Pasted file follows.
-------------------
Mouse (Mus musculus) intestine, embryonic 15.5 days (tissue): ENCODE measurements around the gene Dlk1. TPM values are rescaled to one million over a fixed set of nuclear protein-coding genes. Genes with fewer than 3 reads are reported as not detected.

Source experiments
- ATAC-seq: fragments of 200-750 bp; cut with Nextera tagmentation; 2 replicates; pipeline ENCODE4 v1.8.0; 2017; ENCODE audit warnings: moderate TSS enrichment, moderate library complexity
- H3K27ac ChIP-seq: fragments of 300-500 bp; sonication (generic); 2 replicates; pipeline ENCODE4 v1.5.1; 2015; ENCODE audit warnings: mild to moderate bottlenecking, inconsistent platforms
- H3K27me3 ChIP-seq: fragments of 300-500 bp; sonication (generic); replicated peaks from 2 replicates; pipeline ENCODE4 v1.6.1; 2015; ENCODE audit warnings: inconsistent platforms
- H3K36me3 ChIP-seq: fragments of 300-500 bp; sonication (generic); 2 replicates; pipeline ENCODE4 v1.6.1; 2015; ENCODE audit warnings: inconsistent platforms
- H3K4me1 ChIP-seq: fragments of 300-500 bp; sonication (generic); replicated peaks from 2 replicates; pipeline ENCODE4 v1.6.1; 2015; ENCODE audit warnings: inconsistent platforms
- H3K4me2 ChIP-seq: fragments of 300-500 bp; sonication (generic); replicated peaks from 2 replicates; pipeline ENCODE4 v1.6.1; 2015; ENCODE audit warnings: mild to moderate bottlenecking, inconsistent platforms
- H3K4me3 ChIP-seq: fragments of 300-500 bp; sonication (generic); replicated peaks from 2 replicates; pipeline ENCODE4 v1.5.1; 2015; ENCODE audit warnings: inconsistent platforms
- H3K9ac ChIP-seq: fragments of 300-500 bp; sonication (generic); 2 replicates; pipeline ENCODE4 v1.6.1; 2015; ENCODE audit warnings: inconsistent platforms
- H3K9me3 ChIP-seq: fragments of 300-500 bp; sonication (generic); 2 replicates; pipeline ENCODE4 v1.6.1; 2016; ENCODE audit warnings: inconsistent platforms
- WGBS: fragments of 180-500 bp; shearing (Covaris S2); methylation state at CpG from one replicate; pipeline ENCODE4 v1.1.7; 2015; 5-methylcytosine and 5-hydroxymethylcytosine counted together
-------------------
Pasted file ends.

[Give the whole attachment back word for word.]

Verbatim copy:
Mouse (Mus musculus) intestine, embryonic 15.5 days (tissue): ENCODE measurements around the gene Dlk1. TPM values are rescaled to one million over a fixed set of nuclear protein-coding genes. Genes with fewer than 3 reads are reported as not detected.

Source experiments
- ATAC-seq: fragments of 200-750 bp; cut with Nextera tagmentation; 2 replicates; pipeline ENCODE4 v1.8.0; 2017; ENCODE audit warnings: moderate TSS enrichment, moderate library complexity
- H3K27ac ChIP-seq: fragments of 300-500 bp; sonication (generic); 2 replicates; pipeline ENCODE4 v1.5.1; 2015; ENCODE audit warnings: mild to moderate bottlenecking, inconsistent platforms
- H3K27me3 ChIP-seq: fragments of 300-500 bp; sonication (generic); replicated peaks from 2 replicates; pipeline ENCODE4 v1.6.1; 2015; ENCODE audit warnings: inconsistent platforms
- H3K36me3 ChIP-seq: fragments of 300-500 bp; sonication (generic); 2 replicates; pipeline ENCODE4 v1.6.1; 2015; ENCODE audit warnings: inconsistent platforms
- H3K4me1 ChIP-seq: fragments of 300-500 bp; sonication (generic); replicated peaks from 2 replicates; pipeline ENCODE4 v1.6.1; 2015; ENCODE audit warnings: inconsistent platforms
- H3K4me2 ChIP-seq: fragments of 300-500 bp; sonication (generic); replicated peaks from 2 replicates; pipeline ENCODE4 v1.6.1; 2015; ENCODE audit warnings: mild to moderate bottlenecking, inconsistent platforms
- H3K4me3 ChIP-seq: fragments of 300-500 bp; sonication (generic); replicated peaks from 2 replicates; pipeline ENCODE4 v1.5.1; 2015; ENCODE audit warnings: inconsistent platforms
- H3K9ac ChIP-seq: fragments of 300-500 bp; sonication (generic); 2 replicates; pipeline ENCODE4 v1.6.1; 2015; ENCODE audit warnings: inconsistent platforms
- H3K9me3 ChIP-seq: fragments of 300-500 bp; sonication (generic); 2 replicates; pipeline ENCODE4 v1.6.1; 2016; ENCODE audit warnings: inconsistent platforms
- WGBS: fragments of 180-500 bp; shearing (Covaris S2); methylation state at CpG from one replicate; pipeline ENCODE4 v1.1.7; 2015; 5-methylcytosine and 5-hydroxymethylcytosine counted together